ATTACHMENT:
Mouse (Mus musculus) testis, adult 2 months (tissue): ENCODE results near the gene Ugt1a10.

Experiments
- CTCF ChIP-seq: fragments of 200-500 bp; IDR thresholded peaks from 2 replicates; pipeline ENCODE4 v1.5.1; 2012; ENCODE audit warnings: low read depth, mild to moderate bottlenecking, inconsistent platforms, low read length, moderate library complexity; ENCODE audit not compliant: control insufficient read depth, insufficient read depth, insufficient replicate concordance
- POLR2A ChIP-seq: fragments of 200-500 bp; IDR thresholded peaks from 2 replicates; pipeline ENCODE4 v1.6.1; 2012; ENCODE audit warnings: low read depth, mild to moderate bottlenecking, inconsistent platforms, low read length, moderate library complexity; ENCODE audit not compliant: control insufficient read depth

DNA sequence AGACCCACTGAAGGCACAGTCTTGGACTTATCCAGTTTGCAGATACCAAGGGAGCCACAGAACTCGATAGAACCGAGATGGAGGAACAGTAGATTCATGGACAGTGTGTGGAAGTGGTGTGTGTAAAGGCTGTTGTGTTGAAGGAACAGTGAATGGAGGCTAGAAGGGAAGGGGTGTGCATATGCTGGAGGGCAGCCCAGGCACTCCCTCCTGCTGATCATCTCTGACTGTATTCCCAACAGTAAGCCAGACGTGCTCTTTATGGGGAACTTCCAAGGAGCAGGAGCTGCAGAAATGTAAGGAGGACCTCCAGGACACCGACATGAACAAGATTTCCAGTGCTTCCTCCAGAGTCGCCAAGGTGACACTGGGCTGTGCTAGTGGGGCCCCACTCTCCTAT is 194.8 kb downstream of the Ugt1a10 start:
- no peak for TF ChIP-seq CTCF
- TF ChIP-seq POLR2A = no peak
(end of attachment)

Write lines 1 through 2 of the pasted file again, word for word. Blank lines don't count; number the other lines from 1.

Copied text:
Mouse (Mus musculus) testis, adult 2 months (tissue): ENCODE results near the gene Ugt1a10.

Experiments